This contemporary theory was initially developed by Vroom and Yetton and later on revised and expanded by Vroom and Jago. The model attempts to prescribe how much participation subordinates should be allowed in making decisions.
The goals of the model are: (i) to protect the quality of the decision and (ii) to ensure that the decision is accepted by subordinates.
The Vroom-Yetton-Jago Model assumes that no one decision-making process is best for all situations. The extent of subordinate participation in the decision-making process depends on the problem attributes.
Before determining an appropriate decision-making style, the leader needs to consider the following aspects:
(i) Quality requirement: How important is the quality of this decision?
(ii) Commitment requirement: How important is subordinate commitment to the decision?
(iii) Leader’s information: Does the leader have sufficient information to make a high quality decision?
(iv) Problem structure: Is the problem well structured?
(v) Commitment probability: Are the subordinates likely to be commited to the decision?
(vi) Goal congruence: Do subordinates share the organizational goals to be attained in solving this problem?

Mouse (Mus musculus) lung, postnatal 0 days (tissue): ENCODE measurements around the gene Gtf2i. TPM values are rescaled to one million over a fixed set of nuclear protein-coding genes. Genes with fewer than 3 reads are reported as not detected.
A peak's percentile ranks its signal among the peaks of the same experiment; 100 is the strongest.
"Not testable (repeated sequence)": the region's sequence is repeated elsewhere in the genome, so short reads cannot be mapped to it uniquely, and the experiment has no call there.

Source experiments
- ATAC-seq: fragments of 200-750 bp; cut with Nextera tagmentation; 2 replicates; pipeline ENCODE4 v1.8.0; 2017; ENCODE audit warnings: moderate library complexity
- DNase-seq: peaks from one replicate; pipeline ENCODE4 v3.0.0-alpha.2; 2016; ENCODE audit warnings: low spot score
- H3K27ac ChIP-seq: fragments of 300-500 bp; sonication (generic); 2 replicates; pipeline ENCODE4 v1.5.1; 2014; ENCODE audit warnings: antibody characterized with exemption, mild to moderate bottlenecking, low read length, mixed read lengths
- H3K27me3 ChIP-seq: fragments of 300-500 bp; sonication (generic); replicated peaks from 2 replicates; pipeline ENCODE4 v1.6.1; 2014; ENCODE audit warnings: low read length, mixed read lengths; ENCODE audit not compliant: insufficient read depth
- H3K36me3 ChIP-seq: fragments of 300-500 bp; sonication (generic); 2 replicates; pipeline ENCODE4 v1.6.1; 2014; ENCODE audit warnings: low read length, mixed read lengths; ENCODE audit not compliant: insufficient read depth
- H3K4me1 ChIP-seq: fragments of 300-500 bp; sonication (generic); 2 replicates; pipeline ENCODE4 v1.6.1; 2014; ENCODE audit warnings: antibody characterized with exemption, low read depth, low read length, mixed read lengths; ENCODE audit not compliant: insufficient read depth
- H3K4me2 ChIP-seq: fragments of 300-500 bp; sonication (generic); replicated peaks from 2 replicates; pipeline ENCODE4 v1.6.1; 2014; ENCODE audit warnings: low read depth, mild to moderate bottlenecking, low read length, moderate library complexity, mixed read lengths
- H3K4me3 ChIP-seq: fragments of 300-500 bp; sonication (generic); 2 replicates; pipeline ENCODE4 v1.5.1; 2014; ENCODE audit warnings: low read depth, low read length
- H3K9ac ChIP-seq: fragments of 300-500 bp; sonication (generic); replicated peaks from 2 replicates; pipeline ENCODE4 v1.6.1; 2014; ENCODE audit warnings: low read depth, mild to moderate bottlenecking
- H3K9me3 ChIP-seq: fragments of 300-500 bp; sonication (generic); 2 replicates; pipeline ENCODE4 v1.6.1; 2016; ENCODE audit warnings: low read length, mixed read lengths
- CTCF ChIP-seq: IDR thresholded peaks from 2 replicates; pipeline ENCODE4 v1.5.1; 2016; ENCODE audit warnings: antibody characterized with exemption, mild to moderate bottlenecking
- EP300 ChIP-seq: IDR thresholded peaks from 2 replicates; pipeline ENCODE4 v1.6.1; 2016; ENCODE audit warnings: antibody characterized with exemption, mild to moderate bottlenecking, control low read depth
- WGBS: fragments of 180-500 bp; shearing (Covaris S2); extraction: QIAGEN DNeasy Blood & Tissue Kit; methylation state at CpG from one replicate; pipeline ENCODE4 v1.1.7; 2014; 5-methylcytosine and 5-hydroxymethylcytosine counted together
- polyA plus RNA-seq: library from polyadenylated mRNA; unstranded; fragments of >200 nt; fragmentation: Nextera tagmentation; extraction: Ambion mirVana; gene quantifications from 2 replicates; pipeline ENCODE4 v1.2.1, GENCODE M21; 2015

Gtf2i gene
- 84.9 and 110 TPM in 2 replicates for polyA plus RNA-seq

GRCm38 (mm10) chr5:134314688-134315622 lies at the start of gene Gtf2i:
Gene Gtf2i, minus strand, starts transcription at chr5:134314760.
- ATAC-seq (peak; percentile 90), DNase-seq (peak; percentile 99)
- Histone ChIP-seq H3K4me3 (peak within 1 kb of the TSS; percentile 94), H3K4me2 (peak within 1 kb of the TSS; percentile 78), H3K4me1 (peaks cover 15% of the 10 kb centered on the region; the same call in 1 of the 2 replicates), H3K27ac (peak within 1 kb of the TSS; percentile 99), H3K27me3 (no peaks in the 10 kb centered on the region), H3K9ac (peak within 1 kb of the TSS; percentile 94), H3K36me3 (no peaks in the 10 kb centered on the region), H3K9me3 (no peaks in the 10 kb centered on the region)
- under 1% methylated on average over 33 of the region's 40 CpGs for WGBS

(vii) Subordinate conflict: Are the preferred solutions likely to create conflict among subordinates?
(viii) Subordinate information: Do subordinates have sufficient information to make a high quality decision?
The Vroom-Yetton-Jago model requires the use of decision-trees involving the answers to the preceding eight questions. The model identifies five decision-making styles:
(a) The manager alone takes the decision.
(b) The manager elicits information from subordinates but makes the decision alone. Subordinates may or may not be informed about the situation.
(c) The manager shares the situation with subordinates individually and asks for information and evaluation. Subordinates do not meet as a group and the manager alone takes a decision.
(d) The manager and subordinates meet as a group and discuss the situation, but the manager alone takes the decision.
(e) The manager and subordinates meet as a group discuss the situation and together make a decision. However, because this model is relatively new, it has not been fully scientifically tested.